Oligodendrocyte (dys)function in alpha-synucleinopathies, by Carla Azevedo (2020).


Carla Azevedo thesis cover shows oligodendrocyte in the brain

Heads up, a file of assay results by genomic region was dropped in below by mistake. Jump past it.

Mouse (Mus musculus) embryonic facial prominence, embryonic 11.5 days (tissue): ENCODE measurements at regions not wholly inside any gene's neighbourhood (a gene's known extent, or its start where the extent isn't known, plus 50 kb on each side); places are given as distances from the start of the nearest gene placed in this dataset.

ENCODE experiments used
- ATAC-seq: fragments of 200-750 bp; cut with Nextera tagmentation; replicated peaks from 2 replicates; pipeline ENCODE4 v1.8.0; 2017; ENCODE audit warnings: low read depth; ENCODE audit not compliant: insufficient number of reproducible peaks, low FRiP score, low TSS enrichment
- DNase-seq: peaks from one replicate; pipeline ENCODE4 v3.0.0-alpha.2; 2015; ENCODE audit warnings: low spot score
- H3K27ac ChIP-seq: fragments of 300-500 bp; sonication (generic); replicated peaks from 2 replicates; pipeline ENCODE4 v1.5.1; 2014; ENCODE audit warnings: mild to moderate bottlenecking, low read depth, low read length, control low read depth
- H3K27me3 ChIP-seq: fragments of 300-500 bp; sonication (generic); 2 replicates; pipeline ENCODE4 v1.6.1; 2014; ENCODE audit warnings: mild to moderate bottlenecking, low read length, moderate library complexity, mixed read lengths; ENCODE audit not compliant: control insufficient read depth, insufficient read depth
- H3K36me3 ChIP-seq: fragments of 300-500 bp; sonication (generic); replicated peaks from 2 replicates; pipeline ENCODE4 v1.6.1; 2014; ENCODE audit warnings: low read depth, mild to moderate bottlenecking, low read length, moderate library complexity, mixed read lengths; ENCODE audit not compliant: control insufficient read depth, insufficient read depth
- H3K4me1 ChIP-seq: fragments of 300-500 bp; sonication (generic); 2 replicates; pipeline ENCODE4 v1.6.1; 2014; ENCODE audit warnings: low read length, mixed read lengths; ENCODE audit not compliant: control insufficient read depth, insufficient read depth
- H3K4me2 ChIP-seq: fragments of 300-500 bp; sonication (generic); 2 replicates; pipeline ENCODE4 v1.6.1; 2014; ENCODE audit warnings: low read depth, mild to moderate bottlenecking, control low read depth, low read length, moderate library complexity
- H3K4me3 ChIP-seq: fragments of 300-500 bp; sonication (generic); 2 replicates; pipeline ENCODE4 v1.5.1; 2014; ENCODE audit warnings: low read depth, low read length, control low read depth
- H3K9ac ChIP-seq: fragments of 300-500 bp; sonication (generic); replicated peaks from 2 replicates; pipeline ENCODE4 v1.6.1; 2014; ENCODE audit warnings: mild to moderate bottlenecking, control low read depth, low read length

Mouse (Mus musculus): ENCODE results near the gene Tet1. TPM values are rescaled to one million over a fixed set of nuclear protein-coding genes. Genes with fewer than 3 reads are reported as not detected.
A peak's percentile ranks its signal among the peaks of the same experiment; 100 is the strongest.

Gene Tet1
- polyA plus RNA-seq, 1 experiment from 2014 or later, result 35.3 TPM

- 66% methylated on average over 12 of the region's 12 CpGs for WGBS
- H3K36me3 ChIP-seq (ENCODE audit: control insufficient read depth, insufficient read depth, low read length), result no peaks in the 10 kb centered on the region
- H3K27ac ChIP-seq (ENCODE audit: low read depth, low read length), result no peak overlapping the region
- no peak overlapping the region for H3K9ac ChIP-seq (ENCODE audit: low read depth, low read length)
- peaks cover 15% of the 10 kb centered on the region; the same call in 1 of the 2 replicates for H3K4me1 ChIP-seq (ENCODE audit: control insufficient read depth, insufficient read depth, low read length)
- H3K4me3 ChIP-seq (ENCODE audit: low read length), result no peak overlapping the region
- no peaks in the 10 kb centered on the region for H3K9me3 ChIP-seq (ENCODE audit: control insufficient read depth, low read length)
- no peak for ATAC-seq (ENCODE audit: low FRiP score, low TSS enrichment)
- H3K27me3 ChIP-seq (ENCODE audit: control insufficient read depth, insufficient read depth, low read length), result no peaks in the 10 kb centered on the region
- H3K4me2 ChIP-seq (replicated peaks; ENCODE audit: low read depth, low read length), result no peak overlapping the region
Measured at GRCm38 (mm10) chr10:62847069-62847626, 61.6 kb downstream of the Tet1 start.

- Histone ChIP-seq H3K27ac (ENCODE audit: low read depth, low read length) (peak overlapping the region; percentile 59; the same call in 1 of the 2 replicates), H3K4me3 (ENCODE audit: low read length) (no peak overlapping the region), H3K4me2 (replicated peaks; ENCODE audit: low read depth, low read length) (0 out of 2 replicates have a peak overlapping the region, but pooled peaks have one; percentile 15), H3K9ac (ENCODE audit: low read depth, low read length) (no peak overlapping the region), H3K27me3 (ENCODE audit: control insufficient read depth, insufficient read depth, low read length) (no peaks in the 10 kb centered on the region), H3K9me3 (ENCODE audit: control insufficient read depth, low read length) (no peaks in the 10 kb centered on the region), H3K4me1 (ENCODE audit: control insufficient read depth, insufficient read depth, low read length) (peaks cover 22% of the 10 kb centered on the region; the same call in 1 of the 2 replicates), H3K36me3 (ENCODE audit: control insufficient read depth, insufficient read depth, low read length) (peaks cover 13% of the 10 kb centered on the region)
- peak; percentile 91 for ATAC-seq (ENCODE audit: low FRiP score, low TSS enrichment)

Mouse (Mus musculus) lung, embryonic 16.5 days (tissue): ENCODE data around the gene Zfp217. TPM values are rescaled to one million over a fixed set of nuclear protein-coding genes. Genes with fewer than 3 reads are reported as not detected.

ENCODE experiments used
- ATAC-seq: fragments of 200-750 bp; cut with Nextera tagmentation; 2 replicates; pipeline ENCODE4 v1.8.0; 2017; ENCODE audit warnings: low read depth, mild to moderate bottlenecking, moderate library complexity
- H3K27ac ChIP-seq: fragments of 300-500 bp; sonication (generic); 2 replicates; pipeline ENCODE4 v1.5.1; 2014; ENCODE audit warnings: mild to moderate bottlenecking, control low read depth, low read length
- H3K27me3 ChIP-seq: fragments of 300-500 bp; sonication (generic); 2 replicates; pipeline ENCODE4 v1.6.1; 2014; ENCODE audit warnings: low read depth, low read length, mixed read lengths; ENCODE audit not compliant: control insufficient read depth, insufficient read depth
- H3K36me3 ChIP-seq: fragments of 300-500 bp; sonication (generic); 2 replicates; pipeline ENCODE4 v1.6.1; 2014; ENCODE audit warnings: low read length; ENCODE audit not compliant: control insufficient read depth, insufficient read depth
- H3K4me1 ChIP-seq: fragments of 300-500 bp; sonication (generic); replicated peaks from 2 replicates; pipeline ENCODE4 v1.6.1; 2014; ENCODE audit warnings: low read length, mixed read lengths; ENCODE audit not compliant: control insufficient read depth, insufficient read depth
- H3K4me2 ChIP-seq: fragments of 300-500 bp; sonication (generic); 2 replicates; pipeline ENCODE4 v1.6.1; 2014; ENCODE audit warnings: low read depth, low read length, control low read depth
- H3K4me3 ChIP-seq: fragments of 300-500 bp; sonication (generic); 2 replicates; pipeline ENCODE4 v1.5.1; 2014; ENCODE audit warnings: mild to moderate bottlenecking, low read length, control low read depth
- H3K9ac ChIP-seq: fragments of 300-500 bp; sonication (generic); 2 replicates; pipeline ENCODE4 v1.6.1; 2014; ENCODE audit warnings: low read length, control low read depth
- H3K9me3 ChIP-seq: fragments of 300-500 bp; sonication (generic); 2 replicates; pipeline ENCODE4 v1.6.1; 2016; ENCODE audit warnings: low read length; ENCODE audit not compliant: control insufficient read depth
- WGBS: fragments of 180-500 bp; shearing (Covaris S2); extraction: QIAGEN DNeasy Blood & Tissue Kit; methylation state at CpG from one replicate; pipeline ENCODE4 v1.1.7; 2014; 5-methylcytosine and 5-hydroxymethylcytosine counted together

The complexity of a-synucleinopathies, which include multiple system atrophy (MSA) and Parkinson’s disease (PD), is not entirely understood. It is known that pathological accumulation of a-synuclein (a-syn) into proteinaceous aggregates is a cellular hallmark of these diseases. a-Syn positive aggregates appear in neurons in PD and dementia with Lewy bodies (DLB), and in oligodendrocytes in MSA. Much research has focused on using animal models that pathocopy and phenocopy PD and MSA to investigate the disease pathogenesis. However, as no genetic link has been associated with MSA, it is possible that current transgenic models do not fully reflect the human pathology. The discovery of induced pluripotent stem cells (hiPSCs) changed life science, and allowed for the first time to conduct large scale experimental work using patient cells. Since these cells are embryonic pluripotent-like, their use can help unravel early disease mechanisms, as they can be differentiated into young brain cells. Despite intense research efforts made to understand the pathogenesis of PD and MSA, many questions remain, in particular the origin of a-syn in oligodendrocytes and possible toxicity to these cells. The work presented in this thesis aims to 1) generate patient iPSC- based models, 2) develop efficient protocols to generate dopaminergic neurons and oligodendrocytes from iPSCs, and 3) study the role of oligodendrocytes in synucleinopathies, to gain insights into oligodendrocyte (dys)function in PD and MSA. Here, we report that during oligodendrocyte development and in the human brain, the SNCA gene encoding for a-syn is differentially expressed in oligodendrocytes. Since neurons expressing pathogenic forms of a-syn exhibit cellular alterations, we hypothesized that oligodendrocytes having the same genetic background should also be affected.For the first time, we show that iPSC-derived oligodendrocytes generated from PD patients carrying the variation p.A53T in SNCA or a triplication of the SNCA locus, and from MSA patients, display impaired differentiation and maturation. This was further supported by observations from experiments involving mouse embryonic stem cell (mESC)-derived oligodendrocytes generated from the M83 transgenic mouse model of PD. Moreover, we demonstrate that p.A53T SNCA and MSA oligodendrocytes exhibit a deviation in their phenotype, adopting an immune-reactive phenotype and not myelinating oligodendroglia. Finally, our transcriptomic data further reveal alterations in innate inflammatory components, with differential expression of complement proteins, MHC-class and immune-proteasome genes in p.A53T SNCA and MSA oligodendrocytes.This thesis is composed of a unique set of studies addressing crucial questions related to the origin of a-syn in oligodendroglia, and focuses on elucidating the cellular alterations in oligodendrocytes in PD and MSA